The journal Insight Turkey organized its annual conference in Washington, D.C. this year, and one of the topics discussed throughout the meeting was Turkish foreign policy during the Arab Spring. There were insightful and productive discussions regarding the nature of Turkish foreign policy and its transformation in the last four years. One of the issues raised by both myself and some other panelists in this conference was the necessity to put Turkish foreign policy in perspective and to try to understand the main causes of the policies that Turkey has followed during these past years.
Turkish foreign policy launched its Middle East opening in the late 1990s in the aftermath of a crisis between Turkey and Syria over the PKK/Abdullah Öcalan issue and ended its years long non-intervention and non-interference policy towards its southern neighbors. In the first years of the new millennium, this process continued, but the real breakthrough took place with the Justice and Development Party (AK Party) government.
The new government not only accelerated the process but also added an economic dimension in order to economically integrate the region. However, a more significant policy in this period was an attempt to resolve conflicts in the region. In fact, most of the crises between Turkey and Western countries took place when its attempts to resolve conflicts in the region were disrupted. For instance the crisis between Turkey and Israel started when Israel through Operation Cast Lead disrupted the process of Syria-Israel negotiations, and relations between Turkey and the U.S. reached an all-time low when Turkey’s attempt to resolve the conflict was bypassed by the U.S. government.
When the Arab Spring started, Turkey was one of the first countries that supported the people’s movement in the region. There were three issues that were taken very seriously by Turkish foreign policy makers. First of all, Turkey wanted the process to be run by local/native actors on the ground. Part of its opposition to a potential NATO intervention in Libya was a result of this thinking. In addition, Turkey wanted an orderly transition towards democratization. It prioritized the institutionalization of democracy and was skeptical about the impacts of continuation of “street politics” on the process of democratization. And finally, although many people considered Turkish foreign policy unrealistic in this period, the debates within Turkey, especially regarding the concept of model country, were pretty realistic. The term “model” was not a popular word in Turkey since the independence of Central Asian Republics in the immediate aftermath of the Cold War. When this debate was going on in some circles, many Turkish experts warned the newly forming regimes about possible problems of the Turkish model. At the end of the day, the process in Turkey took decades, and during these decades Turkey experienced very long and painful years of military tutelage and judicial intervention in politics.As a result, many in Turkey were warning their counterparts in Middle Eastern capitals about these two types of spoilers of the process of democratization.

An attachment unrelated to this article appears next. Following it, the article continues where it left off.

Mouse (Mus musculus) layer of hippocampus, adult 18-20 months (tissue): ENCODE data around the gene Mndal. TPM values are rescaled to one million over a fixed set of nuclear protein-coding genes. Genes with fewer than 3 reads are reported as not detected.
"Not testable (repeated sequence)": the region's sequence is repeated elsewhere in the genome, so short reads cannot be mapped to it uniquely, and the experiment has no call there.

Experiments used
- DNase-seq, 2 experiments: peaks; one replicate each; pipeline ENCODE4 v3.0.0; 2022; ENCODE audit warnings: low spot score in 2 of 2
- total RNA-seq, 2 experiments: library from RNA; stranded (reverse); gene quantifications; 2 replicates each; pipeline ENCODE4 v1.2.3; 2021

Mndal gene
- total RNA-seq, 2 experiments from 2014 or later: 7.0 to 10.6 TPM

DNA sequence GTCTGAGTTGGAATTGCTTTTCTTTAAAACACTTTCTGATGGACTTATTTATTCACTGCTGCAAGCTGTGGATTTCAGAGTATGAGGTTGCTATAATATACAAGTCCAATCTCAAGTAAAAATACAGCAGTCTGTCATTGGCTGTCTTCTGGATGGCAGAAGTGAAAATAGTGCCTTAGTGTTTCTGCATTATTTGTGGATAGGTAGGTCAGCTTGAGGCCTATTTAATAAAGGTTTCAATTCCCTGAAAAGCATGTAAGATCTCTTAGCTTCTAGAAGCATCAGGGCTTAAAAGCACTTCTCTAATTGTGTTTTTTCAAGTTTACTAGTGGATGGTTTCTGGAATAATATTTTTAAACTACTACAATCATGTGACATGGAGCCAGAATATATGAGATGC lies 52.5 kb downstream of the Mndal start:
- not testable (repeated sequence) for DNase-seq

Turkey considered its support towards these regimes when the revolutions started as a win-win process in the sense that on the one hand it was the people’s demand and movement against the authoritarian regimes that had ruled the country for decades. It was necessary to stand on the right side of history. On the other hand, it was not in the best interest of Turkey, a country that tries to consolidate its democratic regime while being surrounded by authoritarian regimes. Moreover the increasing relevance and influence of public opinion in Turkey and its impact on foreign policy would not allow a democratically elected government to survive by turning its back on the revolutions in the Middle East.
This article was originally published in Daily Sabah on May 1, 2014.